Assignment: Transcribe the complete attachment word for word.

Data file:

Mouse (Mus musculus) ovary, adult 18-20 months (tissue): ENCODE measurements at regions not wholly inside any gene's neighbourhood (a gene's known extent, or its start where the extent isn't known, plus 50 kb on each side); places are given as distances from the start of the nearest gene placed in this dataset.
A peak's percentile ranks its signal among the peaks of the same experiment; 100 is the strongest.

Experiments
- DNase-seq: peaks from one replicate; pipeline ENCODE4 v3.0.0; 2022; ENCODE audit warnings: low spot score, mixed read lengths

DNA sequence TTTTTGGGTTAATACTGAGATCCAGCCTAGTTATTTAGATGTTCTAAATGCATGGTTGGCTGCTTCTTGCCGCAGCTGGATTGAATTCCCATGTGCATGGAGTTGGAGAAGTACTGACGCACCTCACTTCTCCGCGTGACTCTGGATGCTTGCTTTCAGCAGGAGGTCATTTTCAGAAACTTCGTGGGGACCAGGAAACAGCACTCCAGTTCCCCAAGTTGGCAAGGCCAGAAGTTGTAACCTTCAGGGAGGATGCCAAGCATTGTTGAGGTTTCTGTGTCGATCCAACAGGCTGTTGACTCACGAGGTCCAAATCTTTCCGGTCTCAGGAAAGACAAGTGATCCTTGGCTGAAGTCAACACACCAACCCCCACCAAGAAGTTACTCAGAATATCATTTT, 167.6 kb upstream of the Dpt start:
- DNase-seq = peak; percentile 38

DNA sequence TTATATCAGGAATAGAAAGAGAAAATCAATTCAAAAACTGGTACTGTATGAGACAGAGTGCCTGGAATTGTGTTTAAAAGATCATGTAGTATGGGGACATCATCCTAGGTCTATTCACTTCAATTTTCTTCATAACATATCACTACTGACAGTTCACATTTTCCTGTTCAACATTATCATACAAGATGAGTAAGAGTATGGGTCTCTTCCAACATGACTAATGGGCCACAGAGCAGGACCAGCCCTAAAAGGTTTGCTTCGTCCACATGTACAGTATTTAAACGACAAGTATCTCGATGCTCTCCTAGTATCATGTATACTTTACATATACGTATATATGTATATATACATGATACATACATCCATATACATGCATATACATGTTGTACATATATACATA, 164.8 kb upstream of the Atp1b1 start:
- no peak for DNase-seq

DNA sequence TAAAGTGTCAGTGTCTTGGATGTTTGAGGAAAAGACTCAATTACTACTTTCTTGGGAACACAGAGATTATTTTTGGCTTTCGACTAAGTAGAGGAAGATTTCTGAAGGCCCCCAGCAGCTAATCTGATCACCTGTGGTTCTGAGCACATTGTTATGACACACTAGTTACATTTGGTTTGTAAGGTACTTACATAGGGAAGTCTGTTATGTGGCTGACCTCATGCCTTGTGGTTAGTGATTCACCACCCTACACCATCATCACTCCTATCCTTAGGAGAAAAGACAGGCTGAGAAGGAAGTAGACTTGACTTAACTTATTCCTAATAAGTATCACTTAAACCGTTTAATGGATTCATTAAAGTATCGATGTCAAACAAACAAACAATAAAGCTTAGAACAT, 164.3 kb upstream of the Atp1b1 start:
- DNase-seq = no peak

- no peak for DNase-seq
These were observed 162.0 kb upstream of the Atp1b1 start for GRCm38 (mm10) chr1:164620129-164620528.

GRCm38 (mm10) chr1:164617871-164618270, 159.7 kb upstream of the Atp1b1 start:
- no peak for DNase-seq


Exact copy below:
Mouse (Mus musculus) ovary, adult 18-20 months (tissue): ENCODE measurements at regions not wholly inside any gene's neighbourhood (a gene's known extent, or its start where the extent isn't known, plus 50 kb on each side); places are given as distances from the start of the nearest gene placed in this dataset.
A peak's percentile ranks its signal among the peaks of the same experiment; 100 is the strongest.

Experiments
- DNase-seq: peaks from one replicate; pipeline ENCODE4 v3.0.0; 2022; ENCODE audit warnings: low spot score, mixed read lengths

DNA sequence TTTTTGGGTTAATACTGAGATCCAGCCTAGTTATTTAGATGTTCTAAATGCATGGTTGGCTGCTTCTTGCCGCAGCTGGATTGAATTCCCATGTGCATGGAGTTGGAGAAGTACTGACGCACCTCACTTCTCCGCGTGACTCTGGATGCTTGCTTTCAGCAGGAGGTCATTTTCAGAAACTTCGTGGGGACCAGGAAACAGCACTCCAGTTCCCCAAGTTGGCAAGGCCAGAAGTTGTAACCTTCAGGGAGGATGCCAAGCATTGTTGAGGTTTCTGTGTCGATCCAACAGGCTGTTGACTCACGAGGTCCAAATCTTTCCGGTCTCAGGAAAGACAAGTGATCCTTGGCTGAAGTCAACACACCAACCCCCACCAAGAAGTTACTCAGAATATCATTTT, 167.6 kb upstream of the Dpt start:
- DNase-seq = peak; percentile 38

DNA sequence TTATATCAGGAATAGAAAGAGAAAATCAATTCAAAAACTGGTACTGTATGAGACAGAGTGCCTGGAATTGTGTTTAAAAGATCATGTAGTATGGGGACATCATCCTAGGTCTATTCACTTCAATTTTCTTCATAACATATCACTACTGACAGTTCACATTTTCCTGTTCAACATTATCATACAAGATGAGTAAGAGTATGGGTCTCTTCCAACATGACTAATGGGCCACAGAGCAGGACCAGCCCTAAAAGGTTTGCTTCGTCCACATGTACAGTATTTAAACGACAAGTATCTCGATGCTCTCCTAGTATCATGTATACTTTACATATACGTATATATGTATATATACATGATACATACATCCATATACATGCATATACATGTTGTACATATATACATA, 164.8 kb upstream of the Atp1b1 start:
- no peak for DNase-seq

DNA sequence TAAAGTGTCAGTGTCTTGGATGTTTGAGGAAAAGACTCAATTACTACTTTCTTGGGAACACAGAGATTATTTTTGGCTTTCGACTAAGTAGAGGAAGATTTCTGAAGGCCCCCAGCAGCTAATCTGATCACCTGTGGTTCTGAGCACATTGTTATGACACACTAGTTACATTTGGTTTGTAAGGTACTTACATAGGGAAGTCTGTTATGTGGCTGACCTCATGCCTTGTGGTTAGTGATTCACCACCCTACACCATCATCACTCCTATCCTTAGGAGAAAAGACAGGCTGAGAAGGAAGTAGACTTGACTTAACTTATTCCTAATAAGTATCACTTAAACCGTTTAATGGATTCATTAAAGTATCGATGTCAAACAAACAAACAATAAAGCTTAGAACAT, 164.3 kb upstream of the Atp1b1 start:
- DNase-seq = no peak

- no peak for DNase-seq
These were observed 162.0 kb upstream of the Atp1b1 start for GRCm38 (mm10) chr1:164620129-164620528.

GRCm38 (mm10) chr1:164617871-164618270, 159.7 kb upstream of the Atp1b1 start:
- no peak for DNase-seq